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German intelligence agency 'spied on Interpol'

April 22, 2017

The respected news magazine "Spiegel" has reported that Germany's BND spied both on international police agencies and media outlets for years. The latest revelations come as a result of another spy scandal in the US.

Interpol-Zentrale in Lyon
Image: Jean-Philippe Ksiazek/AFP/Getty Images

Germany's foreign intelligence agency, the BND, spied on Interpol, the international police agency based in Lyon, France, as well as national offices in dozens of countries, including the United States, Austria and Greece, the German news magazine "Spiegel" reported on Saturday.

The magazine cited documents it had viewed, reporting that the spying had taken place over many years. It said the BND included the email addresses and phone and fax numbers of police investigators in its sector surveillance list.

Merkel to NSA inquiry committee: Did not know anything

About 190 countries - almost every nation on earth - are Interpol members.

The BND also monitored the European police agency, Europol, which is based in The Hague, the report said.

Neither the BND, Interpol nor Europol responded to requests for comment.

In February, "Spiegel" reported that the BND also spied on various news organizations, including "The New York Times" and Reuters - monitoring their telephones, faxes and emails.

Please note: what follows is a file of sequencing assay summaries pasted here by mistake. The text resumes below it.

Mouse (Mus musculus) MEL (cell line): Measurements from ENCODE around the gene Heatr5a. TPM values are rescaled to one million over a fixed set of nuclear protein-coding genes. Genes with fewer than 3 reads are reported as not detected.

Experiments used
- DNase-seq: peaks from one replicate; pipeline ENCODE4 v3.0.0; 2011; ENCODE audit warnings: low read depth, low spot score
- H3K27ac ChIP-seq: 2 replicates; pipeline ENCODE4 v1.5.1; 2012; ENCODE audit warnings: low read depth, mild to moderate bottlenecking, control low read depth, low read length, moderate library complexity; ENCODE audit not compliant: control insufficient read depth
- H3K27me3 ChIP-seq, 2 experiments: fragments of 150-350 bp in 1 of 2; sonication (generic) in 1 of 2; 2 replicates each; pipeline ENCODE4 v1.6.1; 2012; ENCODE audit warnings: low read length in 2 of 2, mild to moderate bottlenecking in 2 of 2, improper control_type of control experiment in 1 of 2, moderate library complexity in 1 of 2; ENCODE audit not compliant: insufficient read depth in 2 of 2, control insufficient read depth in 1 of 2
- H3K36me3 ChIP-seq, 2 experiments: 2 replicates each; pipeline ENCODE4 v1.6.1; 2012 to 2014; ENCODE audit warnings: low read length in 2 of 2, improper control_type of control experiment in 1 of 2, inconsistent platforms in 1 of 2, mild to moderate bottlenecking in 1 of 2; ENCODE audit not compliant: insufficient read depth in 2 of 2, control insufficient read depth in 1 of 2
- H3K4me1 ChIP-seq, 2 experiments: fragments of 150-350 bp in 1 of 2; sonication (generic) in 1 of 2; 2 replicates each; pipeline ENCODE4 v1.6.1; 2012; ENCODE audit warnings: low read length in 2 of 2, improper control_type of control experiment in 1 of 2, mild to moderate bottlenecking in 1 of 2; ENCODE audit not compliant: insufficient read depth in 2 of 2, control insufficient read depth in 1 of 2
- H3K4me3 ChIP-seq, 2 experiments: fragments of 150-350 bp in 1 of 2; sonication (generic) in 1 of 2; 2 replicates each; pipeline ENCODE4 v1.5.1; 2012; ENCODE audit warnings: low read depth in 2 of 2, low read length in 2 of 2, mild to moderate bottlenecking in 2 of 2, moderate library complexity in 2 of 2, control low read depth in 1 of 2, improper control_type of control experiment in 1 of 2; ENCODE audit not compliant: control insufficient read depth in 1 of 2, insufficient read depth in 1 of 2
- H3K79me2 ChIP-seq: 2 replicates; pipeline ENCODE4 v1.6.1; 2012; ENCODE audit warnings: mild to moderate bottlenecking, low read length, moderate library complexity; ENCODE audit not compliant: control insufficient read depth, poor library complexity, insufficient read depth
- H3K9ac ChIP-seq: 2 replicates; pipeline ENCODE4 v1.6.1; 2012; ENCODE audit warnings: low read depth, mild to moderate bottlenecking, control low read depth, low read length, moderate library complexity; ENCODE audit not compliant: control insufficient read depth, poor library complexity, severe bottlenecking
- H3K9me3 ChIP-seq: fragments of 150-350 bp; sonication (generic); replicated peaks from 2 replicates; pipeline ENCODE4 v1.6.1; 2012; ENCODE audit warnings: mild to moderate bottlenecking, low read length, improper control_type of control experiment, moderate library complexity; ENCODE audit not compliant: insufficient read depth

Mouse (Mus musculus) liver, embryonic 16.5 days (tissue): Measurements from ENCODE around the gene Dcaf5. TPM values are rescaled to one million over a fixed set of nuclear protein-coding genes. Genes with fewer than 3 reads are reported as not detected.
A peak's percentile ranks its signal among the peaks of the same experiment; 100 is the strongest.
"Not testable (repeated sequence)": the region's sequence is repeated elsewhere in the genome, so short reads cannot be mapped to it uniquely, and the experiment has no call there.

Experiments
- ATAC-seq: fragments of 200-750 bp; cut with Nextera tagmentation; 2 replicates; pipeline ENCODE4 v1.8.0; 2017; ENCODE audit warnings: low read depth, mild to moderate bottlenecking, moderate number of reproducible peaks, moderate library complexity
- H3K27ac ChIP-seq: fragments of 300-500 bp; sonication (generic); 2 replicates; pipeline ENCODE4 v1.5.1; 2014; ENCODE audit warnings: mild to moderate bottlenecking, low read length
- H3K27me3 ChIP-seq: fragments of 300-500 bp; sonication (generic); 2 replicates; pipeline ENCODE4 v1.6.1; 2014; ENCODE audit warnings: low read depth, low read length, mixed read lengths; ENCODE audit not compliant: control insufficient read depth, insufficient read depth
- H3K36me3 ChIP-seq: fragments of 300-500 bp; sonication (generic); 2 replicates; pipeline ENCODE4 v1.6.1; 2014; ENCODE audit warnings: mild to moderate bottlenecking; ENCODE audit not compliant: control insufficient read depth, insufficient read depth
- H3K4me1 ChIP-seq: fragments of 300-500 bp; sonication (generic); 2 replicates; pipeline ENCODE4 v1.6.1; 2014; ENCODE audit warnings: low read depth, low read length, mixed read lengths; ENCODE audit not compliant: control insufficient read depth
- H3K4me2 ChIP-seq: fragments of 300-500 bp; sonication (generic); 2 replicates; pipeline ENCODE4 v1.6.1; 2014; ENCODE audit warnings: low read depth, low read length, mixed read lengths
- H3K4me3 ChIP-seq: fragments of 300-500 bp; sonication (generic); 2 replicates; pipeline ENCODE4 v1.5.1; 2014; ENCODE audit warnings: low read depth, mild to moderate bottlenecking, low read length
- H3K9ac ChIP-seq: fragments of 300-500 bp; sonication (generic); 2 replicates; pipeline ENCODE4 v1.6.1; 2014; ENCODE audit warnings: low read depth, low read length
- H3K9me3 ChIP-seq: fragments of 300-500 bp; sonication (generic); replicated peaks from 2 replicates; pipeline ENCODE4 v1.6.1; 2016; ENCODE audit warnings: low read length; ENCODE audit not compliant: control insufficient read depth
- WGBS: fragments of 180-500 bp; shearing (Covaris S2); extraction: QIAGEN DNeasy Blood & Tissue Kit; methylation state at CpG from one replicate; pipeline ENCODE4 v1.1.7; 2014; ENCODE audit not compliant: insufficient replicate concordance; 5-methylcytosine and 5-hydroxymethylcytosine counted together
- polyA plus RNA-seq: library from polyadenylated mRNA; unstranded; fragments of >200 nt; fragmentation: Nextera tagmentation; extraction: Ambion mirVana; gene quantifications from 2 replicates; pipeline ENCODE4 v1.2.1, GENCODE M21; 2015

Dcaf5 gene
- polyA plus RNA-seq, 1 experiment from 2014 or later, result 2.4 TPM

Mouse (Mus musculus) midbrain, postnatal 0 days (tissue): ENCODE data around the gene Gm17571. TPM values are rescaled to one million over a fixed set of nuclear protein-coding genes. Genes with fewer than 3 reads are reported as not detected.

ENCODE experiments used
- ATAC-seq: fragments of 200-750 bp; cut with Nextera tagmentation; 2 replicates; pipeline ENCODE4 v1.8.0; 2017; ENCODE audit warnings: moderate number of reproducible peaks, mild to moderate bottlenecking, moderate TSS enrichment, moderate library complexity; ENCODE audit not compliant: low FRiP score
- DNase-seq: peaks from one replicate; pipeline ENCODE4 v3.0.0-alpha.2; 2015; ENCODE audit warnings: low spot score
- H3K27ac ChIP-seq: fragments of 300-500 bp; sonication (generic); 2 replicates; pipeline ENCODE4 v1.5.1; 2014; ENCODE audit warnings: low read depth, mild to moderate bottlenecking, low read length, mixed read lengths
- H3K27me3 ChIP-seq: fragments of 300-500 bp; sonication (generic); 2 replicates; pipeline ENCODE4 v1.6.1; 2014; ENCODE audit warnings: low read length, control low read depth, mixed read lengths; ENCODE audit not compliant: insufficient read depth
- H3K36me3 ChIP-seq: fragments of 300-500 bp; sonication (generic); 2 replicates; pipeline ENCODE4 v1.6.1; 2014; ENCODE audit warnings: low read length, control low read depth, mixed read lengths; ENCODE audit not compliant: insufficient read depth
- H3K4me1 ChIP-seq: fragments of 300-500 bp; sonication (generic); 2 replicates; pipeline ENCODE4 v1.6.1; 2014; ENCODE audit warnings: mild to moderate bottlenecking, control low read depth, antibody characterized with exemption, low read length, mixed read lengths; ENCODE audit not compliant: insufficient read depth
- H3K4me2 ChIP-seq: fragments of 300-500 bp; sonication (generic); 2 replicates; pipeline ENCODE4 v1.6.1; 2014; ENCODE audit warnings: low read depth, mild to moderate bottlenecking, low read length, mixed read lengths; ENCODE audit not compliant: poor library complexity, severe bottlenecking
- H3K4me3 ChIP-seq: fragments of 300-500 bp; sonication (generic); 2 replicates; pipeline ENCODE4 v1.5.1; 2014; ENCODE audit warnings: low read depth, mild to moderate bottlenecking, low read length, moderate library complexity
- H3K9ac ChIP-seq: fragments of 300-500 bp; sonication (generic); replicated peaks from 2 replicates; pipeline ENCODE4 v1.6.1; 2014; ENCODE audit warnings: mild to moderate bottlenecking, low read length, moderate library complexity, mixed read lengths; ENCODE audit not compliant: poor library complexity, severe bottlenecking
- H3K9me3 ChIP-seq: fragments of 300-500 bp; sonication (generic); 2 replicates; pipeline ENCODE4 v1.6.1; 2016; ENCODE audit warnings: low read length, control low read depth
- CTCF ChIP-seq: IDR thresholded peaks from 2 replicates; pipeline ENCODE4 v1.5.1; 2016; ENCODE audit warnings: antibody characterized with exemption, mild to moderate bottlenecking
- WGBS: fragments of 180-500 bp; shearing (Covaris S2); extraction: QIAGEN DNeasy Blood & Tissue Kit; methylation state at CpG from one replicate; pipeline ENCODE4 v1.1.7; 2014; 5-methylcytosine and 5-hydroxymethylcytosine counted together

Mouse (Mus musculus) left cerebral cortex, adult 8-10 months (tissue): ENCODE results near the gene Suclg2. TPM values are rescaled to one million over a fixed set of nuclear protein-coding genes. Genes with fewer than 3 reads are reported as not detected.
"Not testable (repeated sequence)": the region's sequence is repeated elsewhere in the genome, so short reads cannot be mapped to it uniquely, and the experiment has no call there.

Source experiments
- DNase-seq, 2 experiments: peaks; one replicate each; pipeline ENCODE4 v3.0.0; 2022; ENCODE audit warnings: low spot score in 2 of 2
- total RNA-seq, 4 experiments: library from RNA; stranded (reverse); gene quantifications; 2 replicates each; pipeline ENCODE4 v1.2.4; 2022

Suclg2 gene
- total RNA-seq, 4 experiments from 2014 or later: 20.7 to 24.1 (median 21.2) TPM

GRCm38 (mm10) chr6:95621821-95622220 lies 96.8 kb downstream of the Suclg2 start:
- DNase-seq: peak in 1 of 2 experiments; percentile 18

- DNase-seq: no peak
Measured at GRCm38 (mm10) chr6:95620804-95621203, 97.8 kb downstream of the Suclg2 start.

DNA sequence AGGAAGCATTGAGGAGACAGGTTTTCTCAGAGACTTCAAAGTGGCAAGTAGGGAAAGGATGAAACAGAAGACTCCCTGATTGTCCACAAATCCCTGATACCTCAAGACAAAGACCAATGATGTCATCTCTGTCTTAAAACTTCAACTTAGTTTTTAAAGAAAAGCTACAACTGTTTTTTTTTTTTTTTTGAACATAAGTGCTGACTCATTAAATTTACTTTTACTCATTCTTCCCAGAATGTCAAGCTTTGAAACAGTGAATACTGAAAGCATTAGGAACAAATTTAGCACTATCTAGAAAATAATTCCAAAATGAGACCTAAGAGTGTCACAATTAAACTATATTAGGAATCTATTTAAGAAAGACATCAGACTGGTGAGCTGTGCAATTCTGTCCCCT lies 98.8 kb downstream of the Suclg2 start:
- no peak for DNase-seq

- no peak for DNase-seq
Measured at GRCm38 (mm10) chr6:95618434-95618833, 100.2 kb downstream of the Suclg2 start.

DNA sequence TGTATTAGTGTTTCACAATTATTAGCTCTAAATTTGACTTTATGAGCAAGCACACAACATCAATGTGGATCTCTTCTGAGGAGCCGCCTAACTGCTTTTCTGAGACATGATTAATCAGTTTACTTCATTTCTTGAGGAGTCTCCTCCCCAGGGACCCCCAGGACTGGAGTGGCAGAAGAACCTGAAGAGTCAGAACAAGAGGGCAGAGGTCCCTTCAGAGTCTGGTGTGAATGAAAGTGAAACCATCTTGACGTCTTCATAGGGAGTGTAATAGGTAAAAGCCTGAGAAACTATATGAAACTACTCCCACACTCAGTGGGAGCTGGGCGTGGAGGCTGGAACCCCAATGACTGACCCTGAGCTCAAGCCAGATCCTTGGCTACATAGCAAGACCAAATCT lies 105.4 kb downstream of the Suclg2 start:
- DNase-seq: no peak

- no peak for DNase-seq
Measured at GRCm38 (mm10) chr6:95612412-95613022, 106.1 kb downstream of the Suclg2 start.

Spy scandal contagion

Ironically, the BND's activities have become the focus of intense scrutiny during a German parliamentary probe into allegations of US spying. Washington's National Security Agency (NSA) carried out mass surveillance outside the US, including a cellphone used by German Chancellor Angela Merkel.

Konstantin von Notz, a Greens Party member who is on the investigative committee, slammed the latest news about the BND's spying activities, calling it "scandalous and unfathomable."

"We now know that parliaments, various companies and even journalists and publishers have been targeted, as well as allied countries," von Notz said in a statement.

He said the latest reports showed how ineffective parliamentary oversight has been, despite new legislation aimed at reforming the BND.

"It represents," he said, "a danger to our rule of law."

bik/tj (Reuters, dpa, AFP)